Proteins recognized by antibodies from patients with autoimmune diseases have been intensively studied over the two past decades since cDNAs encoding autoantigens have become available. Identity of many of them has been defined, and specific structural motifs or posttranslational modifications, which may be important to explain the generation of such antibodies during the autoimmune process, have been pointed out. Immunological analysis of sera from autoimmune patients with recombinant fragments and with short peptides has revealed the presence of dominant epitopes along proteins; some of them are targeted by antibodies from patients with specific diseases or disease subsets. Innovative technologies such as peptide arrays and biosensors as well as the exploitation of large peptides libraries have recently open up new perspectives. Peptides bearing natural modifications, peptide analogues, as well as mimotopes of protein or non-protein antigens (DNA, RNA, sugar) have been developed and might advantageously replace native antigens in routine immunoassays. Although numerous conformational epitopes have not yet been identified, and cannot be identified by the approaches classically used in epitope mapping studies, such peptides and peptide analogues may represent efficient probes to detect the presence of circulating autoantibodies in the serum of autoimmune patients and help for establishing specific and sensitive early diagnostic tests. They may also lead to the design of high-affinity ligands for purifying autoantibodies. These different aspects are discussed and epitope mapping studies of a number of autoantigens (e.g. histones, sn and hnRNP proteins and Ro proteins) are summarized.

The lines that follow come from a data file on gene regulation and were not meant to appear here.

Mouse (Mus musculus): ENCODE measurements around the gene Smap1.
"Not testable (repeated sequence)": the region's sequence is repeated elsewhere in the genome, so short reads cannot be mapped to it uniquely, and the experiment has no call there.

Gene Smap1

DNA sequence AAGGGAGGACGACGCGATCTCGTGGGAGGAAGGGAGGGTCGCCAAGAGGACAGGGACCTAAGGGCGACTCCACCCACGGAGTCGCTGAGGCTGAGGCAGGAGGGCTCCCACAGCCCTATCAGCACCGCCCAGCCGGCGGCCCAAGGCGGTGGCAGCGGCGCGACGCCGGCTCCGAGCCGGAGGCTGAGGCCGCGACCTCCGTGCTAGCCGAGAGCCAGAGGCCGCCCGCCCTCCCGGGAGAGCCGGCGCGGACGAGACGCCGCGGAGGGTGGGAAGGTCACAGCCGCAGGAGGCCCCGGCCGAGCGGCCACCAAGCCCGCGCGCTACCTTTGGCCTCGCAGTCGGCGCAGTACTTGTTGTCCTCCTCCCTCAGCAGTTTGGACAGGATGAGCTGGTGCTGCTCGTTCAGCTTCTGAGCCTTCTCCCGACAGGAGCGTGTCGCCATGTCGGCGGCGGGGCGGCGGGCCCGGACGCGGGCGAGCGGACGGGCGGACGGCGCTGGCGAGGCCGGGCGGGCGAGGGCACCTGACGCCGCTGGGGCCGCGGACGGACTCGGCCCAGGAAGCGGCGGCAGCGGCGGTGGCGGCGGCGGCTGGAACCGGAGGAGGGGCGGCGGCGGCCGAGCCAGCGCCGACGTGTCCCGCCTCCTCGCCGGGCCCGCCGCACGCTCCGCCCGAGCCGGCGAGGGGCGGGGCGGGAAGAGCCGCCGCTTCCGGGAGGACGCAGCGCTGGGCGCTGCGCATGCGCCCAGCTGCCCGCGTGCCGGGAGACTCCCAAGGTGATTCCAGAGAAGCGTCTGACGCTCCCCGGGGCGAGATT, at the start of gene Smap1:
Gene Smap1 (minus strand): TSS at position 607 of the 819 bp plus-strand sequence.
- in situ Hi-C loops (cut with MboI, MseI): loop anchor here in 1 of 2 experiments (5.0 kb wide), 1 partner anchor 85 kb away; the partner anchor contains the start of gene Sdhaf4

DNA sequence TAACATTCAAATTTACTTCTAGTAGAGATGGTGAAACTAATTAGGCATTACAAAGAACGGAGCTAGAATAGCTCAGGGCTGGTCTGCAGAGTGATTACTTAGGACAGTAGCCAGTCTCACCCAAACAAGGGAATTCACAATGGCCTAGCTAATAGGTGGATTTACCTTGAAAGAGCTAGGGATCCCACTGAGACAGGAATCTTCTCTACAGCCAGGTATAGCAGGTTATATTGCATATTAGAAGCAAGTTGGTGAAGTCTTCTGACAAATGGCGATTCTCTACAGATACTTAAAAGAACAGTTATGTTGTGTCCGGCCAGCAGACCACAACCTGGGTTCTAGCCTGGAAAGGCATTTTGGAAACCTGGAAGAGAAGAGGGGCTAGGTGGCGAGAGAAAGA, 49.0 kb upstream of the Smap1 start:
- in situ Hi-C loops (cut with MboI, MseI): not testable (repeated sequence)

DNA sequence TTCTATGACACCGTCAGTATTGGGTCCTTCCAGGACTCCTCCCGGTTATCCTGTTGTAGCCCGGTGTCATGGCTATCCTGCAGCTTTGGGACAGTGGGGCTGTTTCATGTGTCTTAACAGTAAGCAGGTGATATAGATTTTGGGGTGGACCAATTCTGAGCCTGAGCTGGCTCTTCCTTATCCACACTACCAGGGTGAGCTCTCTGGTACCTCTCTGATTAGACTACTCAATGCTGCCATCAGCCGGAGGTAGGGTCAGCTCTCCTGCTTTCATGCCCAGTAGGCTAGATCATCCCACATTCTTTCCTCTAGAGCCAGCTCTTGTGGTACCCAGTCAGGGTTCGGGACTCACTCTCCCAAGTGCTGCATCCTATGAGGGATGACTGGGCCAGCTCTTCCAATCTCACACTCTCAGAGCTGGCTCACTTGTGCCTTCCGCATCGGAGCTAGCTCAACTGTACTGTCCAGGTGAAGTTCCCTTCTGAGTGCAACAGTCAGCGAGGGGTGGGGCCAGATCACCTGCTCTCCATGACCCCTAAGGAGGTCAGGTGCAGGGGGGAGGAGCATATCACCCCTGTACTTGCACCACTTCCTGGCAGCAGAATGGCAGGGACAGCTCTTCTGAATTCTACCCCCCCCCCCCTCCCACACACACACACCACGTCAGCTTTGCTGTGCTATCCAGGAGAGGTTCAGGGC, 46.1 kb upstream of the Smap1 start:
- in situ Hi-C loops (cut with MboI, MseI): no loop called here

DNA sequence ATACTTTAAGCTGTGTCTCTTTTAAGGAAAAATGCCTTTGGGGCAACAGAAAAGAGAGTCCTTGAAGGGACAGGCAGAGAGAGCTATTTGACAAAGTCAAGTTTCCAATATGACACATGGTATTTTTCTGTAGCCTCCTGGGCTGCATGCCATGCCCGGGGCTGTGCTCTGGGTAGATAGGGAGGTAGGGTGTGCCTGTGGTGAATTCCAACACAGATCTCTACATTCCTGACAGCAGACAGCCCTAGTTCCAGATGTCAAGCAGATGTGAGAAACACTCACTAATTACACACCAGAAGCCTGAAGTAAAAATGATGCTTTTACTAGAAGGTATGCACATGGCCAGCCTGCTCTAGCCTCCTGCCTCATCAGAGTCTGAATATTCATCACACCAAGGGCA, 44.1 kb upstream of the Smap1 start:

Keywords: synthetic peptides, systemic autoimmune diseases, cDNAs encoding autoantigens, posttranslational modifications, immunological analysis, mimotopes, non-protein antigens, histones, hnrnp proteins, ro proteins